Random Nursing Tip – Dementia

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Illnesses have some features that are diagnostic and widely known.

Alzheimer’s Disease, for instance, is the most common form of dementia. Memory loss is the hallmark symptom.

There are other symptoms, of course. One of the lesser known symptoms often creates misunderstandings and trouble.

Infants have a grasp reflex: put your finger on a little palm, and those little fingers grab it. It’s a spinal cord reflex that doesn’t involve the infant’s brain: automatic. In time , that little brain grows and takes greater control over movement,  suppressing the reflex.

Interestingly, with Alzheimer’s the grasp reflex may return as a damaged brain loses the ability to mask it. Someone may grab on to your arm or a handrail and form a firm grip. It’s automatic: they may well be as surprised as you are, if they notice at all.

Sadly, others sometime mistake this reflex for a person intentionally grabbing them or a handrail, etc. They may mistake it for aggression or care resistance. Such misunderstandings often escalate into actual violence,  as both parties defend themselves from perceived attack. I’ve seen it happen many times.

Awareness of this phenomenon can help care givers reduce the risk of upset and violence. A little gentleness and patience, and the grasp resolves on its own, just as it does with an infant. Knowledge, as they say, is power. The best way to prevent things getting worse is to avoid making it worse.

Do you have any tips for nurses out there? Let’s share.


  1. As a newbie to home hospice care, a lot of my patients have dementia. I find this very helpful to know, as it was never taught to me but is a behavior I have seen in patients and have never understood–until now. Knowing this helps take away some of the fear I have when interacting with my patients.

    Liked by 1 person

  2. That is very interesting about the grasp reflex. Kind of almost like the rule that infants do not know that things exist, even when they can’t see them (I had to Google it – Object Permanence). I think I may already be experiencing this – but does this too return with Alzheimers?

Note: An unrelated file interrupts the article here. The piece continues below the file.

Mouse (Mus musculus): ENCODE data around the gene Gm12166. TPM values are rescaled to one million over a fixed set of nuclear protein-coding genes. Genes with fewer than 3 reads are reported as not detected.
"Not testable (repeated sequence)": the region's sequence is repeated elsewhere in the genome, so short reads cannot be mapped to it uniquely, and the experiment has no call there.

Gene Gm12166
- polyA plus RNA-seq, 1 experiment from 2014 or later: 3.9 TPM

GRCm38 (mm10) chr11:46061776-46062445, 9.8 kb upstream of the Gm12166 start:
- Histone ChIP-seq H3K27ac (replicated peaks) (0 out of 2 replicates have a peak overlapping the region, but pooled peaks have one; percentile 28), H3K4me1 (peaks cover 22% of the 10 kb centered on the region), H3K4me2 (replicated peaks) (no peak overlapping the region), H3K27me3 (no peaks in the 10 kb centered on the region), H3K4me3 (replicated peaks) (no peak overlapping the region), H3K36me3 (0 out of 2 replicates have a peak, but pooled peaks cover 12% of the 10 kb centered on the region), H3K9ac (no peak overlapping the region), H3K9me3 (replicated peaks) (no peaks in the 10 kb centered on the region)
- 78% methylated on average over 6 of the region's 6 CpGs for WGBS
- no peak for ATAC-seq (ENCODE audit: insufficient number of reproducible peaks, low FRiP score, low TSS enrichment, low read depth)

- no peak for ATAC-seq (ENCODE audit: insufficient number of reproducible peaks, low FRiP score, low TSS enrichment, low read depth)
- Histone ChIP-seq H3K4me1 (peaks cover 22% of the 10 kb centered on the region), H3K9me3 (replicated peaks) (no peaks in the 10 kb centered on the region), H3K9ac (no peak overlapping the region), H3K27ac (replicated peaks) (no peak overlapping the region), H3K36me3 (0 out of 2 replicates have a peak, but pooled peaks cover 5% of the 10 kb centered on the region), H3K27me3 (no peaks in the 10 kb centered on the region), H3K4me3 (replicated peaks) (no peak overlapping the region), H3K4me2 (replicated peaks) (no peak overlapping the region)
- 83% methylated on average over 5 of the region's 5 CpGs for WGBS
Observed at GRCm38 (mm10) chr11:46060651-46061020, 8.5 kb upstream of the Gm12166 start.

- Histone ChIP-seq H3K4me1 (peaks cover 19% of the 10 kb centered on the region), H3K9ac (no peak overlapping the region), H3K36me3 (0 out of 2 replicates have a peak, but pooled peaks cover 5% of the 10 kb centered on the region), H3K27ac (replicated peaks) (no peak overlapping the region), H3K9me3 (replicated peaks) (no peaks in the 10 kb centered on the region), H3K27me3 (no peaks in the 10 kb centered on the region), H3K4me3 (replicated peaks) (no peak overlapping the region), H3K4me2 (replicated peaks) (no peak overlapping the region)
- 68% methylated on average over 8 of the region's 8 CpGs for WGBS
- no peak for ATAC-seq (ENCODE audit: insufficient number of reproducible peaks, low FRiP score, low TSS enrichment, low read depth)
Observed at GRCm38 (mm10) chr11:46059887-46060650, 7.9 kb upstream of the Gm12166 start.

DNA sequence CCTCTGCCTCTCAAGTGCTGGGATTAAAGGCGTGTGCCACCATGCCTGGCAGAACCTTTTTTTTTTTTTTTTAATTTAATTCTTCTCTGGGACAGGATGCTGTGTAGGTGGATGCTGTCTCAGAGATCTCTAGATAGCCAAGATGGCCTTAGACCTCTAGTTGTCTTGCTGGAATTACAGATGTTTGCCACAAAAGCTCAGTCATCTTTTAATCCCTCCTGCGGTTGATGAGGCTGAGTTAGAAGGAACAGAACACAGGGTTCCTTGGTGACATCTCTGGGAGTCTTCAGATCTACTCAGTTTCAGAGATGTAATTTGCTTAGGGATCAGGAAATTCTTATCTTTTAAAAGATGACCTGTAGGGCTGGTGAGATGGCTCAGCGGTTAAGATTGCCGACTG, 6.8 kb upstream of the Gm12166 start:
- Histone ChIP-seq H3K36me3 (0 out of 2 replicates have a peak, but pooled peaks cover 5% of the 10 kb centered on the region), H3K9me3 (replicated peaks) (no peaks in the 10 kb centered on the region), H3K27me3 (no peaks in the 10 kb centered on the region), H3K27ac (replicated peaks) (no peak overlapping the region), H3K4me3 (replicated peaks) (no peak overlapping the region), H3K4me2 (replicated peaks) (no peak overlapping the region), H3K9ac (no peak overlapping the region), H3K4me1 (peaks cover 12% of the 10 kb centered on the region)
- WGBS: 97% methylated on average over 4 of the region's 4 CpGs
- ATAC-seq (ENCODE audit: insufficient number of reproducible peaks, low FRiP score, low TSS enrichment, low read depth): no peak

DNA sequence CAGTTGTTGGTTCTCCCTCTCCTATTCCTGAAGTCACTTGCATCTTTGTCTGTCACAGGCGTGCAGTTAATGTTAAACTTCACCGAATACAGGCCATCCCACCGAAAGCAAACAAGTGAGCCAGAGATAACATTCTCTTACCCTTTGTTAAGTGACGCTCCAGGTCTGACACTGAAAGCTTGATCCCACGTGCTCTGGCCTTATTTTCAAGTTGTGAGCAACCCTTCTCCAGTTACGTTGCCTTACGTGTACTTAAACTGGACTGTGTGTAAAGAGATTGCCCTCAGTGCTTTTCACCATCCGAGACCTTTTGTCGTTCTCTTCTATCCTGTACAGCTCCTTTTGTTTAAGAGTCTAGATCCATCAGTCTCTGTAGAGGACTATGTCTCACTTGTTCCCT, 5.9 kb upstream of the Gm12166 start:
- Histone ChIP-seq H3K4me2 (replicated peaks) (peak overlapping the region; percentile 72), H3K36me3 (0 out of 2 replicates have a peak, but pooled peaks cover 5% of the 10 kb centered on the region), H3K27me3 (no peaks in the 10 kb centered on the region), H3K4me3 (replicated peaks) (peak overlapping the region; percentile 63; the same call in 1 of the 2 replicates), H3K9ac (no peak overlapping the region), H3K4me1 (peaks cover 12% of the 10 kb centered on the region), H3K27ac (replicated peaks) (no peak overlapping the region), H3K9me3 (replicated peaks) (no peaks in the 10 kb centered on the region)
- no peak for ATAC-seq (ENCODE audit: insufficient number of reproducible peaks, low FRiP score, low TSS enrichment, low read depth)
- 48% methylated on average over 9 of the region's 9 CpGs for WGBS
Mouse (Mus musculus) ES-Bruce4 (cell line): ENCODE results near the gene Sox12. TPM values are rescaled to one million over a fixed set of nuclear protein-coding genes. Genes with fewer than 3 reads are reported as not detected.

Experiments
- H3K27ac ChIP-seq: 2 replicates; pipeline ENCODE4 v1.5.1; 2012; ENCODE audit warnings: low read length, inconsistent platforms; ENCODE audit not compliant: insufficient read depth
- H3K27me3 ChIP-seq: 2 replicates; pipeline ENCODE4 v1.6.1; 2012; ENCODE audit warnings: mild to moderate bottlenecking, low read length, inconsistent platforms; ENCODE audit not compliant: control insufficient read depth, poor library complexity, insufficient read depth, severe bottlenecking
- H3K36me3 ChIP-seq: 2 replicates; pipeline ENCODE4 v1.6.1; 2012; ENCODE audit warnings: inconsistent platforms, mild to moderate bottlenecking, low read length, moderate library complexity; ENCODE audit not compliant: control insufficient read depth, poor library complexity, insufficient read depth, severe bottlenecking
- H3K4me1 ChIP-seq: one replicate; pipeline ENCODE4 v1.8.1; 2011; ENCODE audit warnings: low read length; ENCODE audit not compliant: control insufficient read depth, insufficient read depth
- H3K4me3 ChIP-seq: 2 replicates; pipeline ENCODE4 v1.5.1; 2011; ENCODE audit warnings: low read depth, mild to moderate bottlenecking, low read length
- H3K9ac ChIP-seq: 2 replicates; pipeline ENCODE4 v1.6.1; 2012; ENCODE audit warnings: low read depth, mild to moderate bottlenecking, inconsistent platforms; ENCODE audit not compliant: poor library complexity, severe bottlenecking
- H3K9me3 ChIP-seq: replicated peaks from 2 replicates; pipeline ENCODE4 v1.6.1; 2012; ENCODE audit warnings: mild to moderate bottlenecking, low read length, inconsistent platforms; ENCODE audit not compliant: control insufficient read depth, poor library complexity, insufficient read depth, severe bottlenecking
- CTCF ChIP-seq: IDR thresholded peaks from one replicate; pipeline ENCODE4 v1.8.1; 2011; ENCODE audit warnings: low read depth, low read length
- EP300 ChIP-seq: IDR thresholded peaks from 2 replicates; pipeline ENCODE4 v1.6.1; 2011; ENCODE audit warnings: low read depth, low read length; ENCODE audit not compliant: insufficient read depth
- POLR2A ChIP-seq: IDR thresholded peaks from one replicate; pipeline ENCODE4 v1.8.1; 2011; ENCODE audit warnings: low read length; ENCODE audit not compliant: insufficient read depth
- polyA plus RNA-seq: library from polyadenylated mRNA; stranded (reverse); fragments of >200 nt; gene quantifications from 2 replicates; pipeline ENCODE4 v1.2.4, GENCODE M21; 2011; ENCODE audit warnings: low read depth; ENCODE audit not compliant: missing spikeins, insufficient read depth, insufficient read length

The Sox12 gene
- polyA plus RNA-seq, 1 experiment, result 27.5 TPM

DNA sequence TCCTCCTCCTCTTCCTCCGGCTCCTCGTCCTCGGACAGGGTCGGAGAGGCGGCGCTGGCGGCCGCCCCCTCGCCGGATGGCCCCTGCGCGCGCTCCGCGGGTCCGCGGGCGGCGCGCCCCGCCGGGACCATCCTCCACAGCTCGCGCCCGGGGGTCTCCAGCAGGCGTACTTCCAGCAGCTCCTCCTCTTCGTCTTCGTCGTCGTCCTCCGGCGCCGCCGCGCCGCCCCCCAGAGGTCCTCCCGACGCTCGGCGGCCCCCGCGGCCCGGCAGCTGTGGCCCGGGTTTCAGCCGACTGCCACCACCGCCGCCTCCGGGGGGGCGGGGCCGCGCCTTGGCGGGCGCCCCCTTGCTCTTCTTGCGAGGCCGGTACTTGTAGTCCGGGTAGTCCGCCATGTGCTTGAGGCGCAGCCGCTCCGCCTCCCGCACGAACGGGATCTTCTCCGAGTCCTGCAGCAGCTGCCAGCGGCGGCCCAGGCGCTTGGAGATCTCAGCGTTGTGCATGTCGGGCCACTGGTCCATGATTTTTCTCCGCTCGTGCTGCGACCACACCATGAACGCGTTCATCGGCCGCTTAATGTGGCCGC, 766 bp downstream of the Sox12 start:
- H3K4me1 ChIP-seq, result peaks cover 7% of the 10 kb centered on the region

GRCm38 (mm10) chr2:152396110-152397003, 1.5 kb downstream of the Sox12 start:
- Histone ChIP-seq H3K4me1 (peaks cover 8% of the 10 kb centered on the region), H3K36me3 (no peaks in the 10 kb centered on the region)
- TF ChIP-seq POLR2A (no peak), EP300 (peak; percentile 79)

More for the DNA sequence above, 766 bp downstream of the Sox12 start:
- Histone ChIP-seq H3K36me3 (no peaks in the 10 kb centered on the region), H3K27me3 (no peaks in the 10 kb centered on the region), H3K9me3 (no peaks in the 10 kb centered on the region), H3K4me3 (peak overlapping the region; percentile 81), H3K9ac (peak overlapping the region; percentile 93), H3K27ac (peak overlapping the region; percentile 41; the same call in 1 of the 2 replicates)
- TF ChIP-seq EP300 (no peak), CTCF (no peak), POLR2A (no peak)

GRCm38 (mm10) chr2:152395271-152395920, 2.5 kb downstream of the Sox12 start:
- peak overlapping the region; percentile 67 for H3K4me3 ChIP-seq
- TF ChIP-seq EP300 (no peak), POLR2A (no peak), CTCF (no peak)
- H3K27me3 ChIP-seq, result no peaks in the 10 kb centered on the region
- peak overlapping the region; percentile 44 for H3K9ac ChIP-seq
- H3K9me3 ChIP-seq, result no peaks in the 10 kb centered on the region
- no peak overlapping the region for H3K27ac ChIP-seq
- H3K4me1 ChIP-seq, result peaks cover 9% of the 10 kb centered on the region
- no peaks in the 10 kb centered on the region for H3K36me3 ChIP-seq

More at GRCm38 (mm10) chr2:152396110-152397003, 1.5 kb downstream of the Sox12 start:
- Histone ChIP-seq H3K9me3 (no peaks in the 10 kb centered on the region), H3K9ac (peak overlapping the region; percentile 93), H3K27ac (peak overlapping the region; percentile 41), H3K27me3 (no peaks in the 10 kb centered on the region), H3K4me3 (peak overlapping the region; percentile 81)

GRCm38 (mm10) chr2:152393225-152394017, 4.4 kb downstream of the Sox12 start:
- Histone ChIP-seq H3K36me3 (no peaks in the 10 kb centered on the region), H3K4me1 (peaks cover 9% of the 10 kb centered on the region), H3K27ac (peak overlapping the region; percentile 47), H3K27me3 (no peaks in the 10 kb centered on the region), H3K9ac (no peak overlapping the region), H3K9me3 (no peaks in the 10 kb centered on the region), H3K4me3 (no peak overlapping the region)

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    1. Grasp reflex doesn’t have anything to do with your mental experience. It’s a reflex entirely controlled within the spinal cord, like the one when the doc taps your knee. Grasp reflex differs in that the normal adult brain subconsciously suppresses it.
      I don’t know of any change in object permanence. People with memory loss typically remember things for a few minutes or so, the duration of working (temporary) memory, then lose them due to inability to transfer them to permanent storage.
      It may be worth getting an assessment by a specialist if possible if you have any concerns.
      Many people who suspect dementia don’t have it; the most common example is active depression, in which poor concentration can mimic poor memory. In any case, progression in most dementia cases is very slow.

      Liked by 1 person

      1. That makes sense, hence being termed grasp reflex. I really only have difficulty with short term memory when I am exhausted, otherwise I think I am doing okay. Thanks for clarifying all of this!!!!

        Liked by 1 person

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